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Siphons Work Due To Gravity, Not Atmospheric Pressure: Now With Peer Review 360

knwny (2940129) writes "Peeved by the widespread misconception that siphons work because of atmospheric pressure, physics lecturer Dr. Stephen Hughes, [in 2010] wrote a mail to the prestigious Oxford English Dictionary(OED) pointing out the error. To back his claim, Dr.Hughes tested a siphon inside a hypobaric chamber to check if changes in atmospheric pressure had any effect on the siphon and demonstrated that gravity and not atmospheric pressure was the driving principle. [This week, the] paper detailing his experiment was published in Nature. The OED spokesperson responded saying that his suggestions would be taken into account during the next rewrite."
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Siphons Work Due To Gravity, Not Atmospheric Pressure: Now With Peer Review

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  • by Anonymous Coward on Friday April 25, 2014 @12:21PM (#46841795)

    Seriously? If atmospheric pressure had any influence, it would do the opposite: The pressure at the lower end of the tube is higher than at the other end, so the fluid would flow upward. Obviously this doesn't happen.

  • by TechyImmigrant ( 175943 ) on Friday April 25, 2014 @01:07PM (#46842333) Homepage Journal

    I'll resist the temptation to carry on with the bad puns and innuendo, but....

    u-tube plonked in water in an elevated bucket, one end outside the bucket.

    1) You suck on the dry end. Water moves up to the apex of the tube.
            It's atmospheric pressure pushing the water up the tube as your sucking reduces the pressure in the tube.

    2) Water keeps moving around the bend, past the apex.
              It's a combination of your sucking and momentum that keeps the water moving.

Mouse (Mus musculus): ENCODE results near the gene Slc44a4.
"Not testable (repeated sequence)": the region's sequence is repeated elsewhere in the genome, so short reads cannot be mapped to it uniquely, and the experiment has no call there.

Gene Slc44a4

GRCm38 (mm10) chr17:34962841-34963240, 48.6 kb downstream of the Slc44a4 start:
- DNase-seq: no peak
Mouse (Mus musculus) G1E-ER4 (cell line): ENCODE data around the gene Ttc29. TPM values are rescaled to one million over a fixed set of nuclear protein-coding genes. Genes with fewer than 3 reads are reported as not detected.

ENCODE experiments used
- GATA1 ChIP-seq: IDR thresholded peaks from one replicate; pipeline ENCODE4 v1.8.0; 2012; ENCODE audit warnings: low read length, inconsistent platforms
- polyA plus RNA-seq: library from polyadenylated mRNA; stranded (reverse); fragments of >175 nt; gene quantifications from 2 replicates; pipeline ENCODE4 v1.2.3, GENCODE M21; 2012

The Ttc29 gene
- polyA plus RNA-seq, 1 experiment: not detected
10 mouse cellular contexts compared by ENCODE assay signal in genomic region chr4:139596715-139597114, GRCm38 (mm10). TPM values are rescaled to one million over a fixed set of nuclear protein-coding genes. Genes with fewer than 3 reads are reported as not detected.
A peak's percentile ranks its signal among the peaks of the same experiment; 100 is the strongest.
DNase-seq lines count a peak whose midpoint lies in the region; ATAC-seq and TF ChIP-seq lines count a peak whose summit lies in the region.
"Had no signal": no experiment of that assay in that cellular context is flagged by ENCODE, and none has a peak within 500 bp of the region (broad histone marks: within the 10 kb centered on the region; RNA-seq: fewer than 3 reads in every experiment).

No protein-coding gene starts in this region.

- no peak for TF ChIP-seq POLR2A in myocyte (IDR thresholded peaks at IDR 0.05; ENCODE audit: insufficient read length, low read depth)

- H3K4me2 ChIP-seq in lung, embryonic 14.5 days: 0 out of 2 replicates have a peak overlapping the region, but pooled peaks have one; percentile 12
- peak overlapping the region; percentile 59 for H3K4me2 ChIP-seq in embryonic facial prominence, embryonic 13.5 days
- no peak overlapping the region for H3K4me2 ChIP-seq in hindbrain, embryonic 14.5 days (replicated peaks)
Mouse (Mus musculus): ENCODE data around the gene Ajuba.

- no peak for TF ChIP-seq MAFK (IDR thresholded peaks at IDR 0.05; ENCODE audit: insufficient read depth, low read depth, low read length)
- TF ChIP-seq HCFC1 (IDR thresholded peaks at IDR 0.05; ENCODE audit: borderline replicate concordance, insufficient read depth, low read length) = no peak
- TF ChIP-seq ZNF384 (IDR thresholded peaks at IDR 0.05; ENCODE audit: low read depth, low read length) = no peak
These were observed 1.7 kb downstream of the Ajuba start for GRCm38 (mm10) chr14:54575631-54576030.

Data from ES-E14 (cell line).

3) The water reaches a point lower than the surface of the water in the bucket. You stop sucking.
              It's the gravity (or the water seeking a lower energy state in a gravitational field) that keeps the water moving through the tube.

    So all things are having an effect, which makes sense. Atmospheric pressure doesn't magically stop happening just because gravity is having a stronger effect.


  • by GTRacer ( 234395 ) <> on Friday April 25, 2014 @01:32PM (#46842607) Homepage Journal
    re: the summary's title: One simple word would have needed all this hand-wringing. "Siphons Work PRIMARILY Due To Gravity [...]"

    Also, help me out. Isn't reducing pressure at one end how siphoning is started? I understand gravity's role in moving the column of fluid along, but as pointed out, you need both gravity and pressure, right?
  • by DriveDog ( 822962 ) on Friday April 25, 2014 @03:27PM (#46843685)
    BUT... boiling is not required. If the pressure is zero, the liquid can break apart, leaving voids filled with... nothing. I'm also not convinced that siphoning at pressure zero can never work. Mercury, for example, has a lot stronger bond between molecules than water. Maybe some liquid could pull through a tube, even without filling it, like a string. Can anyone provide such an example, or a good reason that no substance will work that way?
  • by raymorris ( 2726007 ) on Friday April 25, 2014 @07:11PM (#46845259) Journal

    > As some liquid pulls out and follows the force of gravity; a suction is created, and water molecules that are adhering follow the flow this creates.

    That fact that you can siphon a gas shows that "molecules adhering" has nothing to do with it. A fun way to see this for yourself is to put some dry ice in water, then siphon off the CO2. The cold CO2 isn't MUCH heavier than air, so the siphon doesn't flow very fast, but it does flow.

    Gravity pulls the fluid out of the low side, creating low pressure in the tube. The higher atmospheric pressure then pushes fluid into that low-pressure tube from the upper reservoir.

    > After pressure is reduced by 80%; the substance ceases to be a proper liquid -- in essence, it loses the properties of water.

    Which doesn't matter. Try the dry ice CO2 experiment to see for yourself.

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